The figure-9 knot is similar to the figure-8 on a bight. It is used for the same things as the figure-8, but is claimed to be stronger and less likely to jam. The strength factor may be significant in rigging using rope of 9mm or less. (See [SP96, p 46].)
The load releasing hitch is used to attach a load to an anchor when it may be necessary to release the load in a controlled manner, such as moving the load to another anchor. (See [SP96, p 226].)
The inline figure-8 is used to form a mid-line loop where the tension on the loop is in the same direction as the tension on one of the tails (such as to a backup anchor). (See [SP96, p 49].)
- On Rope[SP96] – Considered the best reference on North American rope techniques. Knots, rigging, safety, equipment, and many other subjects are covered. The illustrations are good for learning to tie knots. I think every vertical caver should read this book.
- The Handbook of Knots[Paw98] – This is the book I recommend if you want a good general-purpose knot reference. The book covers a fair number of climbing knots and has very good color photographs. Amazon.com has some sample pages you can preview.
- Art of Knotting and Splicing[Day86] – My favorite general-purpose knot book prior to Pawson. The book uses black-and-white photographs to show the knots and has some discussion on techniques of tying them.
- The Klutz Book of Knots[Cas85] – This is a small and inexpensive book that covers 25 of the most useful knots. It comes with cord and has die-cut cardboard pages so the knots can be practiced next to their illustrations. It is an ideal book to get people started with tying knots that are useful for everyday life.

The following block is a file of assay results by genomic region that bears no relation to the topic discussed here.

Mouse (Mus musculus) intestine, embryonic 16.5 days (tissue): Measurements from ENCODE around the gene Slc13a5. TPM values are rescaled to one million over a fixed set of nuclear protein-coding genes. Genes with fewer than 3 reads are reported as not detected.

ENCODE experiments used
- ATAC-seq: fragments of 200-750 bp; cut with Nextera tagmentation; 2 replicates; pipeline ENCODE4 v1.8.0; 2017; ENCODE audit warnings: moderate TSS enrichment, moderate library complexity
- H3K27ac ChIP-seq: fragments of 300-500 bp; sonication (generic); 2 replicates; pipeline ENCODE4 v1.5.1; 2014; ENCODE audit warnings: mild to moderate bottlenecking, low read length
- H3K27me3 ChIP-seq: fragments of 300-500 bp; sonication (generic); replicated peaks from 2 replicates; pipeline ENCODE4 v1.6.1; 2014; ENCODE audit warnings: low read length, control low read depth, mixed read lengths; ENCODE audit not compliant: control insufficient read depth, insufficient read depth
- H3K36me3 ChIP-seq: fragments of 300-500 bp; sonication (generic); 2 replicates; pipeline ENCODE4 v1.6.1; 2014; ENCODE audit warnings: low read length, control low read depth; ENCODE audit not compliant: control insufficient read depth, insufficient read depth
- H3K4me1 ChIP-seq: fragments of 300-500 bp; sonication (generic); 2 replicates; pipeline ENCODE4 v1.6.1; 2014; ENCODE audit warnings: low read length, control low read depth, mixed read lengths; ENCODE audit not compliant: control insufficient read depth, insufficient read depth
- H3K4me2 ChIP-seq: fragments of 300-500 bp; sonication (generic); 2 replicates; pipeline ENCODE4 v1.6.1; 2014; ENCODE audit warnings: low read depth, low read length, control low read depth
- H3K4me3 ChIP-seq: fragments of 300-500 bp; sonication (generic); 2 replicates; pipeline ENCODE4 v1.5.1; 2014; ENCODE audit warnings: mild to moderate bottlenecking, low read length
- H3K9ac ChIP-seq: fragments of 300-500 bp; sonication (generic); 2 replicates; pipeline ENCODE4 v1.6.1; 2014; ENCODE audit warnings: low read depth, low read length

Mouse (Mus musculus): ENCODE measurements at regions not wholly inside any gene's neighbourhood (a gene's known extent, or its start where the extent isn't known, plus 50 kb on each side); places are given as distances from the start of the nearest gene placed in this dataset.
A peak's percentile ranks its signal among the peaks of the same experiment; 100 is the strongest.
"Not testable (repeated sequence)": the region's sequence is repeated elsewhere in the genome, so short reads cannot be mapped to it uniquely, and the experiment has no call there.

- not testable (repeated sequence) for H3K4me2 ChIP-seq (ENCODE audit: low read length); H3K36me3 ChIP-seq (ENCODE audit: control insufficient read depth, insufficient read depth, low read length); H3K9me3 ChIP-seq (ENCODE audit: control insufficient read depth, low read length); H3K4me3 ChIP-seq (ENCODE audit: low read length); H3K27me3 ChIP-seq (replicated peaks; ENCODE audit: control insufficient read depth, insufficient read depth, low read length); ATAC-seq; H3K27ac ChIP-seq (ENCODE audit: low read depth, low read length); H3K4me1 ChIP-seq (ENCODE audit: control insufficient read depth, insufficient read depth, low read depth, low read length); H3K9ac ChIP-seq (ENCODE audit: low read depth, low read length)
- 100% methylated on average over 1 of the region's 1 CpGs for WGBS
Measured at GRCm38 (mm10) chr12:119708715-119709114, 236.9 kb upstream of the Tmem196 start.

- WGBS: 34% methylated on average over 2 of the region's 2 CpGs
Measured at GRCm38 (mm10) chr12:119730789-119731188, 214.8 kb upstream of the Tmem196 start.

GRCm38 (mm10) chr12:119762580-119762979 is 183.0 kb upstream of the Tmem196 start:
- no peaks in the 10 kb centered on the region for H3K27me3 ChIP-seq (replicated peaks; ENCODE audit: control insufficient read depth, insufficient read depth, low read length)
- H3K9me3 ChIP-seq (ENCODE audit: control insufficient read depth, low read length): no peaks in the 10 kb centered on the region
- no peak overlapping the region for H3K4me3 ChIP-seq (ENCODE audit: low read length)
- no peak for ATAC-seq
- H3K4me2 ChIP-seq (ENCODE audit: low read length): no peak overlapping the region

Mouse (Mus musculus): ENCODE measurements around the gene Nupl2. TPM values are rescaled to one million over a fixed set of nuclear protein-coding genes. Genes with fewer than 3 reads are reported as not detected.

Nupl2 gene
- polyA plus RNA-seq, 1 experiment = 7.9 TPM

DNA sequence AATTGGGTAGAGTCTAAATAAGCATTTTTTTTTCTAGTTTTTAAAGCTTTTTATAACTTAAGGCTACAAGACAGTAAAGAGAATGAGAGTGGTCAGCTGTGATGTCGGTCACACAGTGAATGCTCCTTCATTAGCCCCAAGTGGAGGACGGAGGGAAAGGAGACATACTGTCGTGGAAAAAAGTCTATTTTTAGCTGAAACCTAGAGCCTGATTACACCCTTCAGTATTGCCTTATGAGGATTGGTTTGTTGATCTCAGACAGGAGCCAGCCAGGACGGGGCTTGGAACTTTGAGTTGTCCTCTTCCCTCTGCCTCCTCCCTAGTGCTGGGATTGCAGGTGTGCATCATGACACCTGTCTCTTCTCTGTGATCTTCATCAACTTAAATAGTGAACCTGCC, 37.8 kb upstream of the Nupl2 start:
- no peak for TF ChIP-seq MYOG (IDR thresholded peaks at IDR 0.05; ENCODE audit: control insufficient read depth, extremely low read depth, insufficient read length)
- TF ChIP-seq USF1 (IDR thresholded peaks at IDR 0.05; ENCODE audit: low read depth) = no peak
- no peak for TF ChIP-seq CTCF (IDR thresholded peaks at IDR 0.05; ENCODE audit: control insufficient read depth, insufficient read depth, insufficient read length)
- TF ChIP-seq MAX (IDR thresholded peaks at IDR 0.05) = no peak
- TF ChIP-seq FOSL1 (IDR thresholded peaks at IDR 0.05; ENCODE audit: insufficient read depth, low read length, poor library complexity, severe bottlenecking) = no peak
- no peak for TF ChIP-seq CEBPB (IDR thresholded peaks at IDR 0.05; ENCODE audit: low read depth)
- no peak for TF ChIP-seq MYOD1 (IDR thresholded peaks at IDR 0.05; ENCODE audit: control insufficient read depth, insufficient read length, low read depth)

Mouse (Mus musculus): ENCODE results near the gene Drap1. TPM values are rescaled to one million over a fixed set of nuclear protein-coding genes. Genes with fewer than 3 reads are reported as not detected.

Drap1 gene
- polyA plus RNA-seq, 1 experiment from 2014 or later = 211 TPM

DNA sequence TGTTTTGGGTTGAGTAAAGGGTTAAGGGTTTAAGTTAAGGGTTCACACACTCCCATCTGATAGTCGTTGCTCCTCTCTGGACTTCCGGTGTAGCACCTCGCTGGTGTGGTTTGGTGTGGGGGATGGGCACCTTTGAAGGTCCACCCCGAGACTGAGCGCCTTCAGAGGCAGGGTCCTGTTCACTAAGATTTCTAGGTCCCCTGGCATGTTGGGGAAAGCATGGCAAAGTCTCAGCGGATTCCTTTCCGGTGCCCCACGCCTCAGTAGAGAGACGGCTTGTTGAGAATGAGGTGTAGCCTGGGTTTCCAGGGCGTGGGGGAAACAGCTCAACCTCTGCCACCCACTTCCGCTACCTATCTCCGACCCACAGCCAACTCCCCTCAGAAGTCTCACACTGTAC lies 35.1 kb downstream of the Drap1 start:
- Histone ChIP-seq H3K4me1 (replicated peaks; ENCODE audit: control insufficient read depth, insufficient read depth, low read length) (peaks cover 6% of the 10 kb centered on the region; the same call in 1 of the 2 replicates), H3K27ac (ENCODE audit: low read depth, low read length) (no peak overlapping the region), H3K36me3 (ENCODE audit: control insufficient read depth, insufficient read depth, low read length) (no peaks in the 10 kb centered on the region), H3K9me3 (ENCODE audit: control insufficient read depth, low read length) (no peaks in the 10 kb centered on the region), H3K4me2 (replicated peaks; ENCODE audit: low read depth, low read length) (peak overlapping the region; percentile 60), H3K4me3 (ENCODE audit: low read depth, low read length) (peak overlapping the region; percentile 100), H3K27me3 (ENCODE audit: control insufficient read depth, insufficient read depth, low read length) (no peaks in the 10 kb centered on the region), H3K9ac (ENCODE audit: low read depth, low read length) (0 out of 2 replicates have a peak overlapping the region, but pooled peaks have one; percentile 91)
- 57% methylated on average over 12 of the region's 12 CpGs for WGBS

- The Morrow Guide to Knots [BR82] – This is one of the most popular books on knots. It has step-by-step color photographs and shows multiple techniques for tying knots. I find Day to be a better reference since this book is lacking several of my favorite knots (alpine butterfly, Ashley’s bend, buntline hitch, and a few others) and it is not as thorough in its text.
- Vertical[War94] – Knots, rigging, safety, equipment, and many other subjects with a focus on European (or Alpine) techniques. This book is a great companion to On Rope.
- Mountaineering: The Freedom of the Hills[GH97] – Broad survey of mountaineering topics (camping, rigging an knots, climbing, rescue, much more).
- CMC Rope Rescue Manual[Fra98] – Another general-coverage book. The focus is on rescue rigging and not caving.
- The Ashley Book of Knots [Ash44] – Probably the most complete collection of knots ever assembled. 3800 knots and variations are described. Ashley is referenced in almost every other knot book. This book is fairly old and it does not account for caving/climbing applications. The illustrations are not all that good for learning to tie the knots.
- The Complete Rigger’s Apprentice[Tos98] – This book focuses on rigging for sailing. The chapters on knots, tricks and puzzles, and “sheer ingenuity” are probably the most useful. If you are blessed with a need to work with wire rope, there is also a lot of material on its splicing and use. Toss is expected to release a new book called Working Knots sometime in the summer of 2000.
- http://www.earlham.edu/~peters/knotlink.htm – Knots on the web
- http://www.realknots.com/ – Ropers Knots Page
- http://www.mistral.co.uk/42brghtn/knots/42ktmenu.html – Animated Knots for Scouts and Guides (Please respect the owner’s wishes not to copy these images.)